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How do we switch between multiple DOTs in our scorecard? 

Does Vigillo cap inspections at 30 severity points per BASIC as CSA requires?

An incorrect driver license number will not affect your CSA scores at the carrier level. 

At the driver level, an incorrect driver license number will affect a specific driver's scores on a Vigillo scorecard. This is because all activities associated with a specific driver license number roll up to the same driver. If a driver has one inspection and violation listed under one driver license number and a different inspection and violation listed under another driver license number, your Vigillo scorecard will show these as two separate drivers. 

If you believe information provided by the FMCSA is incorrect, you can challenge using the FMCSA's DataQs system. More information is available here.

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How does the violation history of a driver impact carrier CSA scores?

Carriers are only evaluated on inspections and crashes associated with their own DOT number, so only violations that a driver receives while working for a carrier apply to that carrier’s Safety Management System (SMS) evaluation. Therefore, the driver’s violation history before the driver is hired and after the driver’s employment is terminated will not impact a carrier’s SMS results. However, even if a carrier terminates a driver, all of the driver’s crashes and inspection results that s/he received while operating for that carrier still apply to the carrier’s SMS evaluation for 24 months from the date of occurrence. Because the data is time-weighted, the effect of those occurrences on the carrier’s score will diminish over the course of the 24 months. 

Source: FMCSA CSA 2010 Website

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What role do clean inspections play in CSA?

A "clean inspection" is when a relevant roadside inspection results in no violations for a particular BASIC. A relevant inspection is when the roadside inspector reviewed a particular area for evidence of violations—not all inspection types/levels look at all areas. 

For example, a clean inspection will lower the associated BASIC measure when a carrier has no violations related to a driver inspection levels 1, 2, 3 or 6 in the following BASICs:

  • Fatigued Driving Hours-of-Service 
  • Driver Fitness 
  • Controlled Substance/Alcohol

Similarly, when a carrier has no BASIC violations related to the Vehicle Maintenance BASIC and/or Cargo-Related BASIC from a Vehicle Inspection—levels 1, 2, 5 or 6—this clean inspection will lower the associated BASIC measure.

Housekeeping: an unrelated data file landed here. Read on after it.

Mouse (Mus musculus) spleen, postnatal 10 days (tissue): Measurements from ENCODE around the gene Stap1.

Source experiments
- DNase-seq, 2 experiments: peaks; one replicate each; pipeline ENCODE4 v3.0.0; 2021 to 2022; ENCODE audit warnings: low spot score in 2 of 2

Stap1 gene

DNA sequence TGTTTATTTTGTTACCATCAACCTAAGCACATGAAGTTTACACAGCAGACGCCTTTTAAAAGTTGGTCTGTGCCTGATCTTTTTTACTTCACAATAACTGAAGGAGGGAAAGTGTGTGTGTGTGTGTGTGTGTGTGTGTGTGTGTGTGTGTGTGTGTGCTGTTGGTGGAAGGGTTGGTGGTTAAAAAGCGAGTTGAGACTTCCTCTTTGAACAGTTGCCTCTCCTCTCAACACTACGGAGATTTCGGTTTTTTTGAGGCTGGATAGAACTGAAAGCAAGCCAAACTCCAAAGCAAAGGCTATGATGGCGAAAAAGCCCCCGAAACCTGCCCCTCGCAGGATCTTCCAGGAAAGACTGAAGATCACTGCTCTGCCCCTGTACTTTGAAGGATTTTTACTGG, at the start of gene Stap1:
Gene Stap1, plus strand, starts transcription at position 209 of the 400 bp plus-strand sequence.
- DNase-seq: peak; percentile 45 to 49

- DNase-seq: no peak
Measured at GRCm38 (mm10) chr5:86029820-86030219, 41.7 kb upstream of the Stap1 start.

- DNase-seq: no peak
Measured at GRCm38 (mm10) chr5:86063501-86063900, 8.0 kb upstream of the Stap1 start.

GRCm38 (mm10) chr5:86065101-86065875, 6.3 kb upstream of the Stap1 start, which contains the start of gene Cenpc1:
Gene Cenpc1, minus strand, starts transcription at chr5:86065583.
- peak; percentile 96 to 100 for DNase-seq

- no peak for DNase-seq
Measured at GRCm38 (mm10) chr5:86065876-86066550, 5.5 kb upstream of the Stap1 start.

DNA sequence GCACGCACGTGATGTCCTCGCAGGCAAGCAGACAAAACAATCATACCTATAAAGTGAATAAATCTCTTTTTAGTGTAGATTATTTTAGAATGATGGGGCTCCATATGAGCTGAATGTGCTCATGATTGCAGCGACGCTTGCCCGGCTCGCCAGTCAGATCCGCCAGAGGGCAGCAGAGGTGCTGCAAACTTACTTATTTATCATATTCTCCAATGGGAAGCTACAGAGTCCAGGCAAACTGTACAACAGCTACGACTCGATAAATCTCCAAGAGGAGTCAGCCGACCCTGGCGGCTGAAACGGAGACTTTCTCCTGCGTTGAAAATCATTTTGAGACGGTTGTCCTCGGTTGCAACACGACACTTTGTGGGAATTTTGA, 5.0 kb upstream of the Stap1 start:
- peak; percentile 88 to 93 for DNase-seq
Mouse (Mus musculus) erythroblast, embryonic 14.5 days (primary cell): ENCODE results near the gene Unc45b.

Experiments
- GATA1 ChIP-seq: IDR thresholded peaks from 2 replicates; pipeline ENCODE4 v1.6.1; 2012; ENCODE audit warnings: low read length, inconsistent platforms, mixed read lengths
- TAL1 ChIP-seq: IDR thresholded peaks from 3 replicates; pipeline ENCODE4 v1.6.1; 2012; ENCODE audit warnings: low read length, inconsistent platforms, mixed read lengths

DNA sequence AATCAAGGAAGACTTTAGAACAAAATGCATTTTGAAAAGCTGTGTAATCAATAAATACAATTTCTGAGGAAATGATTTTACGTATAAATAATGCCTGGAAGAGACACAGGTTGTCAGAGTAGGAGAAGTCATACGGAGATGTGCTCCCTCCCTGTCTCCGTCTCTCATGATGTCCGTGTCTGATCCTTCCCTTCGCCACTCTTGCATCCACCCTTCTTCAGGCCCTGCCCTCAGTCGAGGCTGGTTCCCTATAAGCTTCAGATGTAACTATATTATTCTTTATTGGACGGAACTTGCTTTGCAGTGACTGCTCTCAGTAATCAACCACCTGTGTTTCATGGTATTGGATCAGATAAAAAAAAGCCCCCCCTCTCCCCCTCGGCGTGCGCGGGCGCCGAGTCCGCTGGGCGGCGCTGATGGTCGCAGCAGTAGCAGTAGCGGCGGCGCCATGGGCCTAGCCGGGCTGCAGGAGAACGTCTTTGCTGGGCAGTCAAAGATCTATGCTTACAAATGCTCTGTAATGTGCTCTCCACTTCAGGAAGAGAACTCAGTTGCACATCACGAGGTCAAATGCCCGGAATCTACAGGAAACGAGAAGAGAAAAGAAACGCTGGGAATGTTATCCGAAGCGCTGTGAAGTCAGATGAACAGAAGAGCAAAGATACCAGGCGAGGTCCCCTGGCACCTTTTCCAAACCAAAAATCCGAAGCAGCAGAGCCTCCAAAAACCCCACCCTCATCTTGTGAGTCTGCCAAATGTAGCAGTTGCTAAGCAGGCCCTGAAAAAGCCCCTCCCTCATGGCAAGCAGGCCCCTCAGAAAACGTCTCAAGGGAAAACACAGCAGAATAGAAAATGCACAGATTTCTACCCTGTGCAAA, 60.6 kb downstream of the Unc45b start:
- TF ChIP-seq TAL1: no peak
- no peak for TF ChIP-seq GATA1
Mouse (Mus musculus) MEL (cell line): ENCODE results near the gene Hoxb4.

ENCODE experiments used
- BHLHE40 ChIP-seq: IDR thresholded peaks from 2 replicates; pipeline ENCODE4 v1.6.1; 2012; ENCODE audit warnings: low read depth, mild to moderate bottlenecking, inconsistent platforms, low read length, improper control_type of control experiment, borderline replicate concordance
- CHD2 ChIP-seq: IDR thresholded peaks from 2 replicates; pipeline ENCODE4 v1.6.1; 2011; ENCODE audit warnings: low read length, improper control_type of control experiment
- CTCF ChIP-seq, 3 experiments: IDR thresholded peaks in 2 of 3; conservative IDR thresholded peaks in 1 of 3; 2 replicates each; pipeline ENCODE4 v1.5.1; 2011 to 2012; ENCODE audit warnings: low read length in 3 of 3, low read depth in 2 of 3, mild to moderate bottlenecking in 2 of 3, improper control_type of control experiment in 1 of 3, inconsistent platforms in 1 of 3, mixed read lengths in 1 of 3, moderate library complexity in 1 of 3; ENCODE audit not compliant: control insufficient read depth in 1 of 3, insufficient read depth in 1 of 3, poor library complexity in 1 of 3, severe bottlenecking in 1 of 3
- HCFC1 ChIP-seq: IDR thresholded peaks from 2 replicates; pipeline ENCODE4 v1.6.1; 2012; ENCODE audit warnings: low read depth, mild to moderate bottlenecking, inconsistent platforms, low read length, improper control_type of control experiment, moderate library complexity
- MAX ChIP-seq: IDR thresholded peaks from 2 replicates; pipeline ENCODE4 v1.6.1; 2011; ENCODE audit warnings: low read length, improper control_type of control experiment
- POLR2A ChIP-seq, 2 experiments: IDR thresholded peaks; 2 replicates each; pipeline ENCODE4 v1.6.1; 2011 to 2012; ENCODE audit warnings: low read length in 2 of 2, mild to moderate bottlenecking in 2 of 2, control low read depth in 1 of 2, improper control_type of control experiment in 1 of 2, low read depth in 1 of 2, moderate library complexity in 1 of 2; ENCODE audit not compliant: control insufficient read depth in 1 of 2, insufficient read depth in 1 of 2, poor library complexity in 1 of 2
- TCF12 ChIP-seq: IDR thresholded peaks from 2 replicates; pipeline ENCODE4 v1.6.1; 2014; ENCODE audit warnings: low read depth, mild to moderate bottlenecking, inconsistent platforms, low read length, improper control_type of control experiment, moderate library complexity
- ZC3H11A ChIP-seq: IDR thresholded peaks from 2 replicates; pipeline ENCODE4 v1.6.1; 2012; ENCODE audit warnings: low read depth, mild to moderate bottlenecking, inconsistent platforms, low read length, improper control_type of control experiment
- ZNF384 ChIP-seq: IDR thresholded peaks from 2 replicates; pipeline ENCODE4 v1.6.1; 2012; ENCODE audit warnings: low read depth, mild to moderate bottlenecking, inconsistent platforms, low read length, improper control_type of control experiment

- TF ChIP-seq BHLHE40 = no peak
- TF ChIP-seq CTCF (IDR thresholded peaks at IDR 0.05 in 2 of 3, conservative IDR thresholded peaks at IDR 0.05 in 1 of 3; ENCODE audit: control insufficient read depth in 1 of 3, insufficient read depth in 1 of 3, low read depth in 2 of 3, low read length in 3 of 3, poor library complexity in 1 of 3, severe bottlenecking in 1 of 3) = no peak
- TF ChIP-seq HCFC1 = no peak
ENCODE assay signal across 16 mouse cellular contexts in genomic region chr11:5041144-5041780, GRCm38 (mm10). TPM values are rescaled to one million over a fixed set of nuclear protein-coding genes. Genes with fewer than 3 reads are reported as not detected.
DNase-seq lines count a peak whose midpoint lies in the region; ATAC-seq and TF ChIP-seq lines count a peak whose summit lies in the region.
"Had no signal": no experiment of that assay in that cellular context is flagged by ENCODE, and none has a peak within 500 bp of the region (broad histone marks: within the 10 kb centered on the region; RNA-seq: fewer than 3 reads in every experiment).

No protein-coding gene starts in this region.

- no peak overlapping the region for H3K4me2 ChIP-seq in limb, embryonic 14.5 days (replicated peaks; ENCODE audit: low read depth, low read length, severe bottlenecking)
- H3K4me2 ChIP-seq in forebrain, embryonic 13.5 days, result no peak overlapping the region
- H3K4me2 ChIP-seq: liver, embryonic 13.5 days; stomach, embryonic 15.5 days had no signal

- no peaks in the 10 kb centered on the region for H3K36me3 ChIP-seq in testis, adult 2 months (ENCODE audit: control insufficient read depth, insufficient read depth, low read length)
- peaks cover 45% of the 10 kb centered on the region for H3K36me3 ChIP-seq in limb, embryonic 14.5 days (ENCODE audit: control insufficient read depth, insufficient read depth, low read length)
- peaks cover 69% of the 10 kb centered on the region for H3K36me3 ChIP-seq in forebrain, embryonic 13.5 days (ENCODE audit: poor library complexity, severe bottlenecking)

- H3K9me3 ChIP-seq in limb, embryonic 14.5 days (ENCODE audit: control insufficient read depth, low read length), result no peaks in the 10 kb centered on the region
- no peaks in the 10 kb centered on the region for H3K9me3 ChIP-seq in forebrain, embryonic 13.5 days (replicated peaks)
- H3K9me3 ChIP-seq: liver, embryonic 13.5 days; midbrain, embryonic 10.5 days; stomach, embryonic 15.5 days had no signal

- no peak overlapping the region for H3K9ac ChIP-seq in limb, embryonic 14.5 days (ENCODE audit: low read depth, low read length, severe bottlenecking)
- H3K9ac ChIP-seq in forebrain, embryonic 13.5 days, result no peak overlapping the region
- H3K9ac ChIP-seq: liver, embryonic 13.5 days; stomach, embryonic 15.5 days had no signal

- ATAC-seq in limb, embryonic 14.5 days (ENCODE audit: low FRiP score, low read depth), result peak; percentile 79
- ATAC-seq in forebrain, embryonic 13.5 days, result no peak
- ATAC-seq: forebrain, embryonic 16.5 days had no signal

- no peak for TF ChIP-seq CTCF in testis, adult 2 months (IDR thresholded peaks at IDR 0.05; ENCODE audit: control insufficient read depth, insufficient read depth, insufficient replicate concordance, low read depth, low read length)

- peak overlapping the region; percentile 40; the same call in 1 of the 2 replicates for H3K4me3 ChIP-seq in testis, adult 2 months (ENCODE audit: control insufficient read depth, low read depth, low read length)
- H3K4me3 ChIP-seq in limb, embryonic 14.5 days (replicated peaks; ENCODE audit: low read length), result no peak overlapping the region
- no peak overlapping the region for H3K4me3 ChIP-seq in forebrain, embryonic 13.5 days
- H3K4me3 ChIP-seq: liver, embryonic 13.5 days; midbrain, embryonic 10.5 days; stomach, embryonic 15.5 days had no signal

The North American Standard Driver/Vehicle Inspection Levels are explained on the FMCSA webpage.

The Fatigued Driving (HOS), Driver Fitness, Vehicle Maintenance, Cargo-Related, and Controlled Substance/Alcohol BASICs all use relevant inspections as a denominator for assessment of carrier performance. For example, any time a driver is examined in an inspection, there is an opportunity for a violation that would impact the Driver Fitness BASIC. Since there is an opportunity for a violation, it is considered a "relevant inspection" for that BASIC. An inspection in which a driver was looked at with no Driver Fitness violations recorded i.e. a clean inspection would have a positive impact on the Driver Fitness BASIC.

Put simply, clean inspections help prevent the Fatigued Driving (HOS), Driver Fitness, Vehicle Maintenance, Cargo-Related, and Controlled Substance/Alcohol BASICs from becoming deficient, or help to improve those BASICs if they are already deficient.

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How does increased number of power units affect Scorecards? 

A change in a carrier's number of Power Units (PUs) applies to CSA through the change it makes in a carrier's AVERAGE number of PUs. Any change to the number of PUs on your MCS-150 would have a limited effect, initially, because CSA looks at Average Power Units (APU). Average number of PUs is the average of number of MCS-150 reported number of PUs from three time periods: currently, 6-months ago, and 18-months ago.

All other things being equal, increasing the number of PUs would likely improve your BASIC measures for the two BASICs that use APU:

  • Crash Indicator
  • Unsafe Driving

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How does driver behavior impact my scores?

Read more about this in Motor Carrier FAQs »